5G industry news International

O2 Germany CEO gears up for 600MHz battle

  • 4 minute read
  • Published by Crispin Moller on 27 Jan 2023
  • Last modified 24 Jan 2023
Written by Anne Morris for LightReading.com

The CEO of Telefónica Deutschland (O2) seems to have been on a one-man mission in recent months to put forward the case for opening up more spectrum below 1GHz for 5G services in Germany and elsewhere in Europe.

In a January interview with German publication Tagesspiegel Background, Markus Haas reiterated his call for more spectrum such as 600MHz to be made available to support 5G deployment in Germany, especially now that 1&1 has launched the market's fourth 5G network.

Haas made similar comments in a conversation with Welt am Sonntag in late 2022. In response to the observation that 600MHz is currently used for broadcasting and the programme making and special events (PMSE) sector, he pointed out that this had also been the case with 700MHz and 800MHz frequencies prior to their allocation to mobile operators.

"If we had listened to the broadcasters back then, we would still be living in the stone age of mobile communications today. Today, users in rural areas receive their mobile Internet via these frequencies," he told the paper.

As things stand, Telefónica and other mobile network operators (MNO) in Europe will have to wait a few years before 600MHz frequencies will become available for mobile communications. As noted in a September 2022 study on mobile spectrum by Analysys Mason, the 470-960MHz band will be among a number of bands that will be considered for mobile use in Region 1 (which includes Europe) at the next World Radio Conference in 2023 (WRC-23).

In the meantime, Haas is adopting an optimistic stance, and hopes that 600MHz frequencies will be released for mobile communications in 2030.

He is not the only MNO executive to hold this view. Indeed, Analysys Mason noted that there is "broad support" from MNOs for a co-primary mobile allocation in the 600MHz band in Europe. "However, time would be needed to change use of this band in Europe from broadcasting to mobile," it warned.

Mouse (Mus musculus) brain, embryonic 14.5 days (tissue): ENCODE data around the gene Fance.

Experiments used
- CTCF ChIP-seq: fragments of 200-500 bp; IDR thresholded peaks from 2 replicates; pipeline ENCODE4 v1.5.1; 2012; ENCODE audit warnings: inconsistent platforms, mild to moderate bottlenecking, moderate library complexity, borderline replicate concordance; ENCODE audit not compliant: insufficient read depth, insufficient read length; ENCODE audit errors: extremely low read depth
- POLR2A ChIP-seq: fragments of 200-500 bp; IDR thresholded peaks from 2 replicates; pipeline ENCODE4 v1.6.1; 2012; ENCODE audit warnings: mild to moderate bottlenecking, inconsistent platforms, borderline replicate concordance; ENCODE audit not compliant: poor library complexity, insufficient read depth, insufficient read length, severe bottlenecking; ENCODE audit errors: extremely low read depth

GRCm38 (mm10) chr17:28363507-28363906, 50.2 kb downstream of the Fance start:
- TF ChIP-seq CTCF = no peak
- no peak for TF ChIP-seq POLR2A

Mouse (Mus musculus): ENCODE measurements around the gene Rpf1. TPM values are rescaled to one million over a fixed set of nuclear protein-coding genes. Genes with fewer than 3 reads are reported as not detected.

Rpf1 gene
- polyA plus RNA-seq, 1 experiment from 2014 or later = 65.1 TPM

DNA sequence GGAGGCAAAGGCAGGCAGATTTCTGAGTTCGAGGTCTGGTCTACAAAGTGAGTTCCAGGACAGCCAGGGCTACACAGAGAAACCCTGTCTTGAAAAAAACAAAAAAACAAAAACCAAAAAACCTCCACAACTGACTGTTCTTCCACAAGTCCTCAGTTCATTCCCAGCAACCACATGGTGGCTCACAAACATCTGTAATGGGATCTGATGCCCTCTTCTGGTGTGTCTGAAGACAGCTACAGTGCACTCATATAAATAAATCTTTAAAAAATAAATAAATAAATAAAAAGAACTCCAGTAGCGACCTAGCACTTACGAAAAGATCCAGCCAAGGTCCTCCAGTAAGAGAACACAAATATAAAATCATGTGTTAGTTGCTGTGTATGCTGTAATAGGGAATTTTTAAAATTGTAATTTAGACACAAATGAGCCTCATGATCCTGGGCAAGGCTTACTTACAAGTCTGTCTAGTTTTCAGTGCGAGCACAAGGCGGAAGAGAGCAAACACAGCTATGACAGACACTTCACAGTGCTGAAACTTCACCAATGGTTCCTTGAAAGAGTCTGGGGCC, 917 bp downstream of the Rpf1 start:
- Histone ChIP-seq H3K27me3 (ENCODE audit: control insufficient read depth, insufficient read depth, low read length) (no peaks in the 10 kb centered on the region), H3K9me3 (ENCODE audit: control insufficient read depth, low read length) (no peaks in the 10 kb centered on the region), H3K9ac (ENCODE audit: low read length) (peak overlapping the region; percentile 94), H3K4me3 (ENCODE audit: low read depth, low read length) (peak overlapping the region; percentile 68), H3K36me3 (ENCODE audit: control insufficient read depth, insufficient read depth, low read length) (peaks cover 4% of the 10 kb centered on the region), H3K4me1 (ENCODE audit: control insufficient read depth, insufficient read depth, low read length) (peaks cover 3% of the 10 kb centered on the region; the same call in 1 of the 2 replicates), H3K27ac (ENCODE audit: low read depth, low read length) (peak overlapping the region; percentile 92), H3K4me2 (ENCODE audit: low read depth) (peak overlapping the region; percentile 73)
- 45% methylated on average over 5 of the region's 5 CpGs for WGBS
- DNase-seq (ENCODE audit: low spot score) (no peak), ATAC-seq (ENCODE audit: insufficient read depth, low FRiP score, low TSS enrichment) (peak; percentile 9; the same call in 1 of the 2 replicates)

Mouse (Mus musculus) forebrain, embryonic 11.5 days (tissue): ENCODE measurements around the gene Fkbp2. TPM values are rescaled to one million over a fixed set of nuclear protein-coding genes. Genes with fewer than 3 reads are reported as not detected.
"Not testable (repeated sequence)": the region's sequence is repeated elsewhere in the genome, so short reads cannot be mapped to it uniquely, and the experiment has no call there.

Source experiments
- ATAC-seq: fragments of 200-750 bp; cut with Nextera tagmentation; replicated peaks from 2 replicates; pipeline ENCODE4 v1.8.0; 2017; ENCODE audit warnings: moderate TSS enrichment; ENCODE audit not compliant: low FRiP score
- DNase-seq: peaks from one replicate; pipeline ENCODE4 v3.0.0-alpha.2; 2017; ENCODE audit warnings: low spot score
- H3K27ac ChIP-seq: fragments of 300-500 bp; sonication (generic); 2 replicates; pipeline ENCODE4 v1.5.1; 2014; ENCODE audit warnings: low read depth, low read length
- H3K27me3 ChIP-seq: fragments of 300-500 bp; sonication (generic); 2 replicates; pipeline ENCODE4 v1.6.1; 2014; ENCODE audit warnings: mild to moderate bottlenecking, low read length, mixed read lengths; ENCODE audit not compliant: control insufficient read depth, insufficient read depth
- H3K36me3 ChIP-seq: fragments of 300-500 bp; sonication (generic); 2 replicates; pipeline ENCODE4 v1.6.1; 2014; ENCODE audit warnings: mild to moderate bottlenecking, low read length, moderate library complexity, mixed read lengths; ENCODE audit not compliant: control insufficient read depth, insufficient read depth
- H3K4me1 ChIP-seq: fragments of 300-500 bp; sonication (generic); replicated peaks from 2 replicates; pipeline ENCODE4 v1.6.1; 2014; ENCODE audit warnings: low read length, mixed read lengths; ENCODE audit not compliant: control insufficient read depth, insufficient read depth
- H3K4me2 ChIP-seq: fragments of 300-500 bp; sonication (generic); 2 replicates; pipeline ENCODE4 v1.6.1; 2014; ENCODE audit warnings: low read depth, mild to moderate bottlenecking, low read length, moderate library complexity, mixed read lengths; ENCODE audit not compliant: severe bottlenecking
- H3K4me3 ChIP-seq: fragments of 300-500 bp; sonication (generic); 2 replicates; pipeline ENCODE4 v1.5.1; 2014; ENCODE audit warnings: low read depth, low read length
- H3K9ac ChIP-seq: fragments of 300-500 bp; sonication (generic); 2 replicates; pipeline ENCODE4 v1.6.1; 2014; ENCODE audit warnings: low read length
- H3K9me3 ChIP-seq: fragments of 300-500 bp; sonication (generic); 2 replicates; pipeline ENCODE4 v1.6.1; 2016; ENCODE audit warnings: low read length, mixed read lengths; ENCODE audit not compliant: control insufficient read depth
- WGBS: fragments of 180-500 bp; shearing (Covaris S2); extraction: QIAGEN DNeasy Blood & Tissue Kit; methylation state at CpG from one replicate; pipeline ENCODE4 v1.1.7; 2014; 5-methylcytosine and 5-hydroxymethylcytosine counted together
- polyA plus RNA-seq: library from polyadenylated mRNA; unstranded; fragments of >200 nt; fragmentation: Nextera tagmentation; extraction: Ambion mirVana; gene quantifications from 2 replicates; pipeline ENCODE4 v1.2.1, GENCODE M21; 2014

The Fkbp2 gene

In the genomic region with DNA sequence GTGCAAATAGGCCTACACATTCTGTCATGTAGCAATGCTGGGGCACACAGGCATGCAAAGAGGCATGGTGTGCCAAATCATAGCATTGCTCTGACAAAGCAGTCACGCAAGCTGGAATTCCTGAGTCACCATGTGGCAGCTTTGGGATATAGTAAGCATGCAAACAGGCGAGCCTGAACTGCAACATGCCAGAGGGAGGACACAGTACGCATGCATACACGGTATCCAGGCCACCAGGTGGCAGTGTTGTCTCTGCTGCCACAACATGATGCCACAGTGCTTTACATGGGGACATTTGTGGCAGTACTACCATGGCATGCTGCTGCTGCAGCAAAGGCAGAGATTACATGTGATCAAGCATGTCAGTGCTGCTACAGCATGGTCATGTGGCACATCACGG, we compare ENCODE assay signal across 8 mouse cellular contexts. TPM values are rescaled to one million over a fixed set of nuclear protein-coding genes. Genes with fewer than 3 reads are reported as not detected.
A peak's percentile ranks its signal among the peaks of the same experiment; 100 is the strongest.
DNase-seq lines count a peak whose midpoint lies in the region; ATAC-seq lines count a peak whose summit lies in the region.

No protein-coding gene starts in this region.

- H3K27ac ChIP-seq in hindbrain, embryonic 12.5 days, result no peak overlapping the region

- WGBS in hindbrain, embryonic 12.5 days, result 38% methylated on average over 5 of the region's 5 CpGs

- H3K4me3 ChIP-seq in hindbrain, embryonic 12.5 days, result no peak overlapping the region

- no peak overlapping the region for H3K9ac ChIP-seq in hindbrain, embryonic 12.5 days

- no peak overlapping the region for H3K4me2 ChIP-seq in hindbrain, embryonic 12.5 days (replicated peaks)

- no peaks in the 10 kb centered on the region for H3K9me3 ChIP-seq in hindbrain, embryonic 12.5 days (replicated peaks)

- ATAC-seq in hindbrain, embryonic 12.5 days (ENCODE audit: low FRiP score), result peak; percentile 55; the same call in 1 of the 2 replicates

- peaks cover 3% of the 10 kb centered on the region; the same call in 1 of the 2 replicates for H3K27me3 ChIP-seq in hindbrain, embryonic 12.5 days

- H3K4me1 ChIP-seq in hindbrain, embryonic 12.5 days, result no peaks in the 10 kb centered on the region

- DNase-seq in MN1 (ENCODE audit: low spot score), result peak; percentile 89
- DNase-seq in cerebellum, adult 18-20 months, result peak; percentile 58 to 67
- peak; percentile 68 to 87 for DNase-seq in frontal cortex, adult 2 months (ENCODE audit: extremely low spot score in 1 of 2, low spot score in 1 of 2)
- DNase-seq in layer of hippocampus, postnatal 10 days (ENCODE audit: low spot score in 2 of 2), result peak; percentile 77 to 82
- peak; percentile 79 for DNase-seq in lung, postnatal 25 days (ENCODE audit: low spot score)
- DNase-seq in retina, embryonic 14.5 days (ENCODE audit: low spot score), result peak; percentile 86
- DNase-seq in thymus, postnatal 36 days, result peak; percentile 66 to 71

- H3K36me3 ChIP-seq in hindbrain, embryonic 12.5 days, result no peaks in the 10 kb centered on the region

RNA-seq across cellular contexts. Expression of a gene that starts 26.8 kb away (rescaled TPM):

The research and consultancy firm noted that the US and Canada are the two markets that have made the 600MHz band available for mobile use to date. Elsewhere, the band has been identified for mobile/IMT use in certain countries, including Saudi Arabia, Hong Kong and India.

According to the GSMA, on average, a total of 2GHz of midband spectrum will be required per market to support the growth of 5G by 2030, "while more low-band spectrum can deliver faster speeds in rural areas and lower the digital divide."

More auctions

It also remains to be seen whether or not German MNOs will succeed in their quest to change how frequencies are allocated. Haas himself has long railed against expensive spectrum auctions that he says make it more difficult to invest in building networks.

Timotheus Höttges, CEO of Deutsche Telekom, also got pretty heated about the possibility of German regulator Bundesnetzagentur (BNetzA) holding yet another spectrum auction in 2024 – as part of a complicated balancing act involving 800MHz and 900MHz frequencies.

During the operator's Q3 earnings call last year, Höttges said DT is "totally against" a spectrum auction in 2024.

"I find this totally questionable that with all the buildouts which our industry is carrying out, with all the cost increases we have seen from an energy price perspective, with the challenges which we have with our construction companies, that on top of that now the German regulator thinks it's a great idea to have an auction in 2024 on this spectrum," he said.

It seems unlikely, however, that BNetzA will change its view that auctions are still the best way to allocate frequencies.

Right now, the regulator needs to make some pretty quick decisions as usage rights in Germany for 800MHz, 1,800MHz and 2,600MHz bands expire at the end of 2025. As things stand, it is proposing a spectrum swap, "to accommodate the interests of all market participants."

This would involve extending 800MHz usage rights from 2025 until the end of 2033. In turn, 900MHz rights would expire at the end of 2025 rather than at the end of 2033. The 900MHz spectrum would then be awarded instead of the 800MHz spectrum.

"Such a swap would secure the existing LTE coverage on the basis of the 800MHz spectrum for the longer term, while also giving new entrants an opportunity to receive spectrum below 1GHz," BNetzA said.

The consultation period ran until late November 2022, suggesting that the next steps should be revealed soon.

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(Source: dpa picture alliance/Alamy Stock Photo)